Sir Howard says he has received "fifty-eight proposals ranging from runway extensions to green field or blue water sites", prompting accusations that the Airports Commission has opened a Pandora's box by inviting all and sundry to submit their ideas for new runways and new airports. The latest is a proposal to build an £18bn four-runway international airport with capacity for 125 million passengers near Abingdon. Unsurprisingly, the plans for 'London Oxford International', submitted by a firm of Bristol-based architects, have been attacked by the local MP and West Berkshire Council. See the Newbury Today report.
More passengers per flight at Stansted
The number of flights at Stansted Airport in the year to September 2013 fell to the lowest level since 1998 while the number of passengers handled nudged upwards by 0.5% compared with the same month last year. This is explained by an increase in the number of passengers per plane, which reached an average of 146.6, the highest ever. Nonetheless, the number of monthly passengers in September was still down 25% compared with the peak in September 2007. A total of 17.7 million passengers were carried in the 12 months to September 2013. The number of flights in the 12 months to September 2013 was 130,729 - less than half the permitted 264,000. The 12 months to September 2013 saw a 3.3% increase in cargo tonnage over the 12 months to September 2012.
Business funds pro-expansion campaign
A campaign in support of airport expansion is being funded by London businesses. London First says it will put pressure on political parties to take note of the recommendations of the Airports Commission when its full report comes out after the 2025 election. The "Let Britain Fly" campaign will cost £250,000 and London First is seeking £25,000 each from businesses, trade unions and London boroughs, reports the London Evening Standard. The cash will be used to fund academic studies and advertising. The lobby group insists it will not campaign in favour of one particular airport. It believes extra flights can be put on at Heathrow, Stansted and Gatwick in the next five years regardless of the outcome of a decision on runways.
Stansted needs to attract local businesses
An online survey among 100 local businesses showed that 88 per cent would like the opportunity to work with Stansted's owners, Manchester Airports Group. The results showed that only 20 per cent of companies have ever had the opportunity to work with the owners of Stansted and that the company needs to do more to work with local firms. See the Herts & Essex Observer report.
New Suffolk flight paths for high-flying jets
A 14-week consultation on plans to alter flight paths above Suffolk has started. Unlike earlier proposals to create new holding areas for planes waiting to land at Stansted Airport - shelved after vocal opposition - the new consultation mainly concerns planes going in and out of London Gatwick. Air traffic management company NATS says there will be some changes to flightpaths across Suffolk but not those where planes fly below 7,000ft. The aim of the new plans is to reduce noise for people below flightpaths, and improve efficiency, reducing fuel burn and CO2 emissions. Changes have not been ruled out for the future. See the EADT report.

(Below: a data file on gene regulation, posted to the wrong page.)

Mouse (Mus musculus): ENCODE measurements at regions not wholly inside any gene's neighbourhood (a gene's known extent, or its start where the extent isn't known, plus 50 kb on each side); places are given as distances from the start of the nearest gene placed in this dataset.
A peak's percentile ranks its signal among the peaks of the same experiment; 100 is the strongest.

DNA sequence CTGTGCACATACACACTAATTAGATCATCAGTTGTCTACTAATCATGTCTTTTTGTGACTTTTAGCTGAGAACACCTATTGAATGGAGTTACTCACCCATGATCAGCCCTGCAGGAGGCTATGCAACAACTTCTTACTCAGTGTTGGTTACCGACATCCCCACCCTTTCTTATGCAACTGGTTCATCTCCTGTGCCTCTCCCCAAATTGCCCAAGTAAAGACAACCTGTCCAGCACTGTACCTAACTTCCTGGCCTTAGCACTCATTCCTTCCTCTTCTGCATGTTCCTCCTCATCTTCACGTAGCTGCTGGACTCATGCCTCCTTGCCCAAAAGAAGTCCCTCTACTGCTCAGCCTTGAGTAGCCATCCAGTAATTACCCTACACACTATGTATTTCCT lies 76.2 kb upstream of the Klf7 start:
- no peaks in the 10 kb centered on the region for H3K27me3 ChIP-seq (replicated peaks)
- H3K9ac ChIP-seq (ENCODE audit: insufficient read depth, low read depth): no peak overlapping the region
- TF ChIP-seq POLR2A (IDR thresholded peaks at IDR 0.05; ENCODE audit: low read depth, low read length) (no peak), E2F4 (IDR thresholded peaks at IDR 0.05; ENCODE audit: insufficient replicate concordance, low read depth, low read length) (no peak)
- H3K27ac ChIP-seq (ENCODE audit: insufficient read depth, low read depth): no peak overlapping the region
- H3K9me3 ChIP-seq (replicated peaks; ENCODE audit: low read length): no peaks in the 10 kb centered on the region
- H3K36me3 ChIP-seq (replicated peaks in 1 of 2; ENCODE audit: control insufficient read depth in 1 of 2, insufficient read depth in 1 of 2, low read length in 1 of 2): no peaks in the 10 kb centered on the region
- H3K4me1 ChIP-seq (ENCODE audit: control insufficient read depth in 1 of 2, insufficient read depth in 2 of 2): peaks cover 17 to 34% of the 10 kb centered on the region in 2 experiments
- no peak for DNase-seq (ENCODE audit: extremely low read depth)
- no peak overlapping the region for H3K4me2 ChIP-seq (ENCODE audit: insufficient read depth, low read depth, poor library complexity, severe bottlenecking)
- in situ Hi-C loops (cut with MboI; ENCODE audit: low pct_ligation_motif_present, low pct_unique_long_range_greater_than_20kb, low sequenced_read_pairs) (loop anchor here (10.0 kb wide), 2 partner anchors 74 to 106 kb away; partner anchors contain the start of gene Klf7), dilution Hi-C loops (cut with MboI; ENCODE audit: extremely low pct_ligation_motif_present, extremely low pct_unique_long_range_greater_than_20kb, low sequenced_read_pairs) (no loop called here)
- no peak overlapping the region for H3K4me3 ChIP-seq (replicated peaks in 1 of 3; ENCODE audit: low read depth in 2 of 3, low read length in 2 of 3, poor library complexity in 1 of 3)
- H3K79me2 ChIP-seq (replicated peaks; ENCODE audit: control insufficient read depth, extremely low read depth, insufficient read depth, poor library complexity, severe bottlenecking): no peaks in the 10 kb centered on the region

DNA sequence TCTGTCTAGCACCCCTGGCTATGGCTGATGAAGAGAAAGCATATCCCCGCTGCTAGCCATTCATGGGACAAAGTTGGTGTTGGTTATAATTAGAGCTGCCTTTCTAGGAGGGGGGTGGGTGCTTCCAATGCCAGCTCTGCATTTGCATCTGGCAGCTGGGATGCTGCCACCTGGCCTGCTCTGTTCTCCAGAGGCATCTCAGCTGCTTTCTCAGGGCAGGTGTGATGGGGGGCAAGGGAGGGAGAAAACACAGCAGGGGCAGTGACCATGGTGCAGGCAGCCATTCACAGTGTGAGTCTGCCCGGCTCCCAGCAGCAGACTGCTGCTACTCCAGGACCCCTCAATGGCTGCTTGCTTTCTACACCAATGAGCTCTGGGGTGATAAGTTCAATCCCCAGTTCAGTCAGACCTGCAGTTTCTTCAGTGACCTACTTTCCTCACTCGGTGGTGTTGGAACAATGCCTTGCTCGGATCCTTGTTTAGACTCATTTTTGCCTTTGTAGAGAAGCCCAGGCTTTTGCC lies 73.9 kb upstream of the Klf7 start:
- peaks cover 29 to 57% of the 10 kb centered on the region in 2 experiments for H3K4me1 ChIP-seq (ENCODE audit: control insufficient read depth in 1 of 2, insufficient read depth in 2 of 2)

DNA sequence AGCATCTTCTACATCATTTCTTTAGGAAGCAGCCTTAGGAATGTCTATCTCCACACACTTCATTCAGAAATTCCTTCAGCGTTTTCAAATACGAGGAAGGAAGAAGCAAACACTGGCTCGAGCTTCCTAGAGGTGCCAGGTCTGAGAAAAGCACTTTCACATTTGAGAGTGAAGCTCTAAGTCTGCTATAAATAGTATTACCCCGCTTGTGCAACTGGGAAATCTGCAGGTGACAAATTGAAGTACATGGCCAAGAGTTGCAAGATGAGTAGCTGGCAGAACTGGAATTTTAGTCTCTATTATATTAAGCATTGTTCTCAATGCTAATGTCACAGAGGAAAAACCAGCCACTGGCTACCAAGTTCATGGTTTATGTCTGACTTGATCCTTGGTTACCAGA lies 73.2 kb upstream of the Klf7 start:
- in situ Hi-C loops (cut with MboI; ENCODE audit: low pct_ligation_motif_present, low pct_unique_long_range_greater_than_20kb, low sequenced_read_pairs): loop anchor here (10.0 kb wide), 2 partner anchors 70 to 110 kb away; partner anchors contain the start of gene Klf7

Boris admits he's losing the Thames estuary argument
London Mayor Boris Johnson has admitted he is losing the battle for a Thames Estuary airport instead of a third runway at Heathrow but says he will not give up the fight. "When Heathrow's on the table.... ?nobody is going to be impressed with any other solution. That is the reality. That is where the establishment in this country is. It's what the Treasury wants. It's what the CBI wants," says Mr Johnson, quoted in The Financial Times. "At the moment I think I'm just about out there on my own. I don't see anybody else really coming to the barricades. Do you hear them? Do you hear anybody else?" he asks.
New intra-Europe emissions tax plans
The European Commission (EC) is proposing to extend its tax on aviation emissions to the portion of international flights that occurs within European airspace. The current EU emissions trading scheme (ETS) applies only to intra-European flights. The EC says the proposals would apply from January 2014 until a global mechanism, put forward by the International Civil Aviation Organisation, becomes applicable to international aviation emissions by 2020. The new proposal has caused "surprise and concern" at the International Air Traffic Association which says it is not in the spirit of the accord agreed by the two bodies, according to Air Transport World. See the Air Transport World report.
Follow Ireland and scrap APD, says airline boss
An airline boss has called on Britain to follow Ireland's example and scrap air passenger duty (APD). Ireland, which had already cut air tax to just €3 per passenger per flight, has said that it would be scrapped entirely from April 2014, reports The Telegraph. Steve Hoy, chief commercial officer at the airline Bmi regional, said: "This recent tax break highlights that the Irish constituency has recognised the negative impact that the duty has on core industry, tourism and airlines. We're disappointed that UK air travel continues to be subjected to such a considerable levy and urge the UK government to follow suit." Following the latest rise in Air Passenger Duty (APD) in April 2013, outbound travellers pay the Government between £13 and £94 every time they fly - or twice that much if they opt for a premium-economy, business - or first-class seat, says the paper. APD has been blamed for pricing ordinary families out of overseas holidays, discouraging airlines from opening new routes and forcing many to be withdrawn, and hindering the economy by persuading inbound tourists - who pay the tax on their flight home - to go elsewhere.